Nine Novem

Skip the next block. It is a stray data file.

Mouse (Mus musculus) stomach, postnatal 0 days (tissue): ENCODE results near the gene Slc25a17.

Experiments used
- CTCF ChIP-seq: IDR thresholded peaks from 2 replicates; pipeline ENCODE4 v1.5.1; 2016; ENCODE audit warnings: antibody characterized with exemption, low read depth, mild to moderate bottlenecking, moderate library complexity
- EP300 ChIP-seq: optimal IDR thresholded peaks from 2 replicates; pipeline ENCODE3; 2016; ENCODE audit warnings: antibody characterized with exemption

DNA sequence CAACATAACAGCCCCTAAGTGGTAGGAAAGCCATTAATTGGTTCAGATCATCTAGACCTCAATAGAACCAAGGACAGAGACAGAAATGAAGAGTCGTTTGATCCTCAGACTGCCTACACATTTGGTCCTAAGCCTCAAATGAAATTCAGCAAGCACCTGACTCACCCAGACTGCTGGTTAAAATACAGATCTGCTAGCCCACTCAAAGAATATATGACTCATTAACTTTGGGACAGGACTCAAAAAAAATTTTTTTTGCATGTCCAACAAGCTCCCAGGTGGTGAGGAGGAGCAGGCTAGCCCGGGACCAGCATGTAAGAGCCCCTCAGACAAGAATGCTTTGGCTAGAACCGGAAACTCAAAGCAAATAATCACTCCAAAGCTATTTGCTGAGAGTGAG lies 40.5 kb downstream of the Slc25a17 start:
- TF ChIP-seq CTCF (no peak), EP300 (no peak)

It is November, once the ninth month of the year before the Gregorians added January and February. The first day of November is the first day of winter in the northern hemisphere. Most people would think winter had deserted Florida. As a native born Floridian, nay a Miamian, I can feel the seasons change. And yes, indeed, it is winter. To the people born in places with more obvious seasonal changes,  winter in Florida is a study in subtlety. This is one of the only places Florida is subtle. Florida is usually brash, garish and half naked. So, you have to be perceptive and still enough to catch the seasonal drift. With weather in Florida, only the summer thunderhead smacks down on you with little warning. Even our hurricanes have days of forecast. Winter is a gentle glide. There is nothing sudden or unexpected. And it is in that slow shift that I am reminded of my roots. This is my place, my land. While my parents are from the deep south, Alabama and while I appreciate the Lowcountry marshes after having lived in the tidal world of Charleston, I am a Florida girl. I was born in Miami where tidal fluctuations are less observed. We paid more attention to chop. It wasn’t whether the tide was high or low it was how rough or smooth. Water was everywhere but not everything. Throughout history, Charleston lived by the moon and her tides. In my subconscious, I always know where the water lies. For me, the Atlantic is always east and the Gulf west. I am shelved between the seas, a stationary projection in the currents. And it is that peninsular mentality that allows me to feel the shift. I feel the flow around me. It never stops moving. It is not a lake, still and finite with unchanging shores. It is not a river, with everything flowing past in one direction. My world is the constant flow, the unbroken gulf stream that sweeps around. Upon that current comes the high clouds and the breeze and the slow turn to winter. We can turn off the air conditioning, even during the day. We complain about the dryness and lack of rain. We watch the leaves turn because even in Florida, the seasons are reflected in the life cycle of our foliage. Our pines and evergreens mask the underbrush, but the changes are there. I welcome the shift. I welcome the winter. For northerners and climes with more blunt seasonal delineation, winter is a time for dormancy and hibernation. In Florida, winter is our time to move. We have our fall and winter festivals. We plant winter gardens. We open our farmer’s markets. We canoe and bike and have marathons. The blasting heat of summer is our hibernation period. Now is a time to stretch, to breathe and to feel the flow. Even standing still, the current of energy that envelopes this panhandle state is palpable and energizing. Welcome winter.

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